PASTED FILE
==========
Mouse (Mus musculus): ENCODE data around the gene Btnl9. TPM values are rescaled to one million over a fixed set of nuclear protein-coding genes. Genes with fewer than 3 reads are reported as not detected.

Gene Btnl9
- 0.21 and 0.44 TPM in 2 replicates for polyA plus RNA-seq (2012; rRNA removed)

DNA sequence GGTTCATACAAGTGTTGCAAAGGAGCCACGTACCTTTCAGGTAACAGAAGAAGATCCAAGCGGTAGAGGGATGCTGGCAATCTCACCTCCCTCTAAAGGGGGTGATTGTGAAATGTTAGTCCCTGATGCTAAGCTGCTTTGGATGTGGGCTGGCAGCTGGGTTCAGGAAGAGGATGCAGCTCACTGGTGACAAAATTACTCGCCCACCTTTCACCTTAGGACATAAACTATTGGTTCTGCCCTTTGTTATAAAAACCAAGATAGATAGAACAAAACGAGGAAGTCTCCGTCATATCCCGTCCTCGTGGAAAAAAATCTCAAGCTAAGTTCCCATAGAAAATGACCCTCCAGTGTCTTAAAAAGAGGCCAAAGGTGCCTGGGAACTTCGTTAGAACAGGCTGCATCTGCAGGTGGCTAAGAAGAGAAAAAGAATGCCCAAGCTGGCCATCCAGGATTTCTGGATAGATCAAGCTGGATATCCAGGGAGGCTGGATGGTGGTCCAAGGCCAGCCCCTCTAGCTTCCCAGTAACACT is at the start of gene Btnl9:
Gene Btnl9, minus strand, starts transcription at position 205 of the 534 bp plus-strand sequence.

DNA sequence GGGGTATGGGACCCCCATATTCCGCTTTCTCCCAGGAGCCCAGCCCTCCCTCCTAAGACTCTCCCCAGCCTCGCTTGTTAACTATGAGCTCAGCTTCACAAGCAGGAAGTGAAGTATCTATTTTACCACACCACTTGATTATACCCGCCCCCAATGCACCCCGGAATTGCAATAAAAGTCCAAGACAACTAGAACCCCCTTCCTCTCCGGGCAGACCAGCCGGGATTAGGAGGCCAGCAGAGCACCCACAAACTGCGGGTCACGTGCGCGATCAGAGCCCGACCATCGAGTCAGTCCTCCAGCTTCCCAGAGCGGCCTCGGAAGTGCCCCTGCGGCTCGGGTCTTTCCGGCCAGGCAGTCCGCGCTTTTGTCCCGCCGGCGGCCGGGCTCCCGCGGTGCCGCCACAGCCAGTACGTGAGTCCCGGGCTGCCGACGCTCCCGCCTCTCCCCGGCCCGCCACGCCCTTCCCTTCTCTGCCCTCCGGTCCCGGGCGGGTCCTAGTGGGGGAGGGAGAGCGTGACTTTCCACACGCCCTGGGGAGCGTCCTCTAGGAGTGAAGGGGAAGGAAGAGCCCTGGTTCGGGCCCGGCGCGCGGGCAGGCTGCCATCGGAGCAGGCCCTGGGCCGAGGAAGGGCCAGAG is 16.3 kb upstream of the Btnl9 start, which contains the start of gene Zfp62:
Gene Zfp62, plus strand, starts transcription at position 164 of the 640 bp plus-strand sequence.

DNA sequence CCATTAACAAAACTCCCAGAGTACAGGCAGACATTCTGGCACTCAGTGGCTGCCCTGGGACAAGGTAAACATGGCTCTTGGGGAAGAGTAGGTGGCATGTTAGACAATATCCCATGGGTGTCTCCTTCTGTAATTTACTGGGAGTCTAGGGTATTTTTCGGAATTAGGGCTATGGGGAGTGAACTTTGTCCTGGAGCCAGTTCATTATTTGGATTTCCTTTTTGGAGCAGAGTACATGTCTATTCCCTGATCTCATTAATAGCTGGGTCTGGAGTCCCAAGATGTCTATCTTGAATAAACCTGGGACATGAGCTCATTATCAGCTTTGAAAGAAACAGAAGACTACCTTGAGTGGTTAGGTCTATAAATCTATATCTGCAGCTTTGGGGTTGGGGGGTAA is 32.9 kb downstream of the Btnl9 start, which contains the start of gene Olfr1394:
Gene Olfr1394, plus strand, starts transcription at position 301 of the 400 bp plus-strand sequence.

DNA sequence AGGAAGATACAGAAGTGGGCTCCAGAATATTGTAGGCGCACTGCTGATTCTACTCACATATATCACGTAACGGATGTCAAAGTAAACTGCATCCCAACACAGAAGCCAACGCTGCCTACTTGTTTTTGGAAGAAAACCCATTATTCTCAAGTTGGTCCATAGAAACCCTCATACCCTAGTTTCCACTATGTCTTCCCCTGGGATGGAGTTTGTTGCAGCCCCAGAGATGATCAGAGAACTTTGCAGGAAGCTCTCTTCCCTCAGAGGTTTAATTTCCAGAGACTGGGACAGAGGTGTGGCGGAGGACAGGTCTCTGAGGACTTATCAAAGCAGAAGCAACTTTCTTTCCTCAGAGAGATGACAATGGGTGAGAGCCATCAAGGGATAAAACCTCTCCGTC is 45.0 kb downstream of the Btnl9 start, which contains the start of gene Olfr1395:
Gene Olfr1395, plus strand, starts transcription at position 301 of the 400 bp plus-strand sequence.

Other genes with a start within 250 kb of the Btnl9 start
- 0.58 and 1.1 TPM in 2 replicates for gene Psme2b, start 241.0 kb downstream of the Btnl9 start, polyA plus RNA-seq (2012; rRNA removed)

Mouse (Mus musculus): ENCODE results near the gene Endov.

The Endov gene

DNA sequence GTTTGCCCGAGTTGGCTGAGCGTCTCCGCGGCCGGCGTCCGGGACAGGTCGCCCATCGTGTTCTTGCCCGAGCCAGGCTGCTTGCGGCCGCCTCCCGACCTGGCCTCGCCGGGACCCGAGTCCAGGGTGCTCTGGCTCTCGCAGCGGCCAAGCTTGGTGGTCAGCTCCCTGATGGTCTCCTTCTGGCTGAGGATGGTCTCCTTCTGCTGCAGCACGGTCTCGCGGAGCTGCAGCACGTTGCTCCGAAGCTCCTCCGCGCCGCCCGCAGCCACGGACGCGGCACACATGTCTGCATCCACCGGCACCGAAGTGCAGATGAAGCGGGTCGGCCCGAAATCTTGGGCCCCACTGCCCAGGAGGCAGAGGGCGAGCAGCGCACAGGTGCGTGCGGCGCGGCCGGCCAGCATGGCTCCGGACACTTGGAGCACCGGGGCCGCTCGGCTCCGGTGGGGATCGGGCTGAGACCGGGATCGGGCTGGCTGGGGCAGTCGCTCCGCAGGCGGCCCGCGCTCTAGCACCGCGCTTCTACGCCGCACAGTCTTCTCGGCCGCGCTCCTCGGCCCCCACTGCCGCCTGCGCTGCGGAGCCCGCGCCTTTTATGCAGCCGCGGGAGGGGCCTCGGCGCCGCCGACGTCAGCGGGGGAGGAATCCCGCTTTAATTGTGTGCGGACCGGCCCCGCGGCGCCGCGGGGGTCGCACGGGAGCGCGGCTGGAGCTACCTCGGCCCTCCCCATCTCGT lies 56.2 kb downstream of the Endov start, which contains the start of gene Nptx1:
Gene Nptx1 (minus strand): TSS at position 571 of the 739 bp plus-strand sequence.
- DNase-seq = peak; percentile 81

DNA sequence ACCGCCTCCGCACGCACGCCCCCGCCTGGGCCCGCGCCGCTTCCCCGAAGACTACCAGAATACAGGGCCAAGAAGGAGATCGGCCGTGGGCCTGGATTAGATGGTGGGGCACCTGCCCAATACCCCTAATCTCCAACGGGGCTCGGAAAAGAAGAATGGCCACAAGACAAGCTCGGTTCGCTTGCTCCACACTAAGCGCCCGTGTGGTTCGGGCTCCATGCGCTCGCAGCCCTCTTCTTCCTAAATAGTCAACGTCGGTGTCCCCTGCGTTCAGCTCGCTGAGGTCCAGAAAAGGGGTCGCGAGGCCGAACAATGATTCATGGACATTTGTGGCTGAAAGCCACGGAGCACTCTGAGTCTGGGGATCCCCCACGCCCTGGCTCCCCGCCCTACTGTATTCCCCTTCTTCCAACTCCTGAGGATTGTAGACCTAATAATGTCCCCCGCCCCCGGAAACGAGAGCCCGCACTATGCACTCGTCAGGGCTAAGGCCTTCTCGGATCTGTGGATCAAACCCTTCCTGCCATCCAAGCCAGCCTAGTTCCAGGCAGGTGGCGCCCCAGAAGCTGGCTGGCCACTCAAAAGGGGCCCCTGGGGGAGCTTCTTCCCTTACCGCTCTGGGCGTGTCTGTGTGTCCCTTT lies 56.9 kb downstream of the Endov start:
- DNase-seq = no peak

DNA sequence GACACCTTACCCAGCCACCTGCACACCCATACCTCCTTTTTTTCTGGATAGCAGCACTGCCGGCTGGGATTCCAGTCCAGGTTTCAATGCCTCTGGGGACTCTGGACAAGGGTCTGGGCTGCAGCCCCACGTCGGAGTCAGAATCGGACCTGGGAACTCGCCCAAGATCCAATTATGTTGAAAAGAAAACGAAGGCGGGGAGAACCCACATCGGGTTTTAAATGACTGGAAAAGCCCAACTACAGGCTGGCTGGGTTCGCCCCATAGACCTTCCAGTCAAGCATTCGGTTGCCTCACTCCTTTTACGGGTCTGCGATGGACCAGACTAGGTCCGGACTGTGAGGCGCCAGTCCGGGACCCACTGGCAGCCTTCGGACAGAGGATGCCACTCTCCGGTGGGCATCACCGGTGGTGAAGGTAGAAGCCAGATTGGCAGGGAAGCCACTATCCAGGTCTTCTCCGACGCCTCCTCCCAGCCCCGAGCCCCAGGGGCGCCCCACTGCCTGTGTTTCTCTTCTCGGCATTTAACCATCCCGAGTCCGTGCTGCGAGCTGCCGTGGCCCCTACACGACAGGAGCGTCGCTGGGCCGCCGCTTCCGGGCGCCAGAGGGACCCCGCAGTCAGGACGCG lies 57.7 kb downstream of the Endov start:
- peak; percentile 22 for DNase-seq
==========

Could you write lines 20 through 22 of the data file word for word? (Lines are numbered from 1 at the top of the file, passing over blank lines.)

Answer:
- DNase-seq = no peak

DNA sequence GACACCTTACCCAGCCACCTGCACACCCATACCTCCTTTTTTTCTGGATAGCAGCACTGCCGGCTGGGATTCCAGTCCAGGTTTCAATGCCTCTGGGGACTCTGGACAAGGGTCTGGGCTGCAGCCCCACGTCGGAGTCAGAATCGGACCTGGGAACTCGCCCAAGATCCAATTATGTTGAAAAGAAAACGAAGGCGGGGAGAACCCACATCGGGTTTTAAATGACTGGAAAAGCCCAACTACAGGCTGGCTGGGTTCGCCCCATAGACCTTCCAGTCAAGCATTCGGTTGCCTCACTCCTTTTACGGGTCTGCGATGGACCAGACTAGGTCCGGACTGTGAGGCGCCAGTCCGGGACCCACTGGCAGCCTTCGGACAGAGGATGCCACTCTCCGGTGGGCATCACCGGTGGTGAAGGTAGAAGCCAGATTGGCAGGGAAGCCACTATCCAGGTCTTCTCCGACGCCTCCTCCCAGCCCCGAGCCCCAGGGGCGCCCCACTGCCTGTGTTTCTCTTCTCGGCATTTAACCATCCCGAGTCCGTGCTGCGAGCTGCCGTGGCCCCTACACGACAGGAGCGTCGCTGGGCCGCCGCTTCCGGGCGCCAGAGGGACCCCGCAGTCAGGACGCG lies 57.7 kb downstream of the Endov start:
- peak; percentile 22 for DNase-seq